Today, the Mental Health Commission of Canada (MHCC), in collaboration with the University of Calgary, released an important report, Cannabis and Mental Health: Priorities for Research in Canada, which highlights new opportunities to better understand the complex relationship between mental health and cannabis use.
A team of experts from the University of Calgary examined existing research around cannabis use and mental health outcomes — and the results point to exciting avenues for greater understanding in the context of Canada’s newly legalized and regulated environment. Understudied areas include why people engage in cannabis use, how they use it, and how often — questions that can now be asked without the ethical concerns that were constraining research before non-medical cannabis use became legal.
The report highlights the importance of conducting more specific research and considering the value of lived experience in assessing mental health outcomes — potentially the key to a deeper understanding of the relationship between cannabis use and mental health. The report also draws attention to the need for more research exploring where casual and moderate use could bring potential benefits.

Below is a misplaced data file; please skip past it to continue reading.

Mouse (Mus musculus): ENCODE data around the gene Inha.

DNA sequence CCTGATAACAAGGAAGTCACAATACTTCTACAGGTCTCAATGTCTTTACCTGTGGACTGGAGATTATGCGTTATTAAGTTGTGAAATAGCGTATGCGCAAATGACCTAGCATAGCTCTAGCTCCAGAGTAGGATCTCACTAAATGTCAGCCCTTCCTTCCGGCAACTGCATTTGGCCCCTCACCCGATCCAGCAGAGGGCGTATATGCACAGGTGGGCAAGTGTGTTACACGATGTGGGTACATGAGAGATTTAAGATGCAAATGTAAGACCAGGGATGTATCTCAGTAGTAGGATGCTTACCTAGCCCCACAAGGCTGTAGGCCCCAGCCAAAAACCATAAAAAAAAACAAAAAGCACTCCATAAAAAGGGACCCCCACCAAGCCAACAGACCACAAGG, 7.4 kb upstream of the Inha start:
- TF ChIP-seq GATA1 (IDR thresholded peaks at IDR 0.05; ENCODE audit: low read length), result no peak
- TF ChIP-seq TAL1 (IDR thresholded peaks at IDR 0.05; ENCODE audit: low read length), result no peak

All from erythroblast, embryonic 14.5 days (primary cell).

Given that Canada is only the second country in the world to legalize cannabis, there is a responsibility and an opportunity to pursue neglected areas of research to create the best understanding of its relation to mental health by focusing on an understanding of the complex context of cannabis use.
“The MHCC is pleased to have worked with the University of Calgary to release this new report, which lays the foundation for us to better understand the relationship between cannabis use and mental health. The results of this report will help inform and set new research priorities in Canada.”
— Ed Mantler, Vice-President, Programs and Priorities, Mental Health Commission of Canada
“We just have a very natural competitive advantage now to be able to really lead this field, and then on the flip-side of it, we have a social responsibility with being the first major western country to legalize cannabis. It is our responsibility as scientists to learn as much as we can and to help those that I predict will come after us, too.”
— Fiona Clement, PhD, lead researcher, O’Brien Institute member, and associate professor with the University of Calgary Department of Community Health Sciences
Mental Health Commission of Canada, Media Relations
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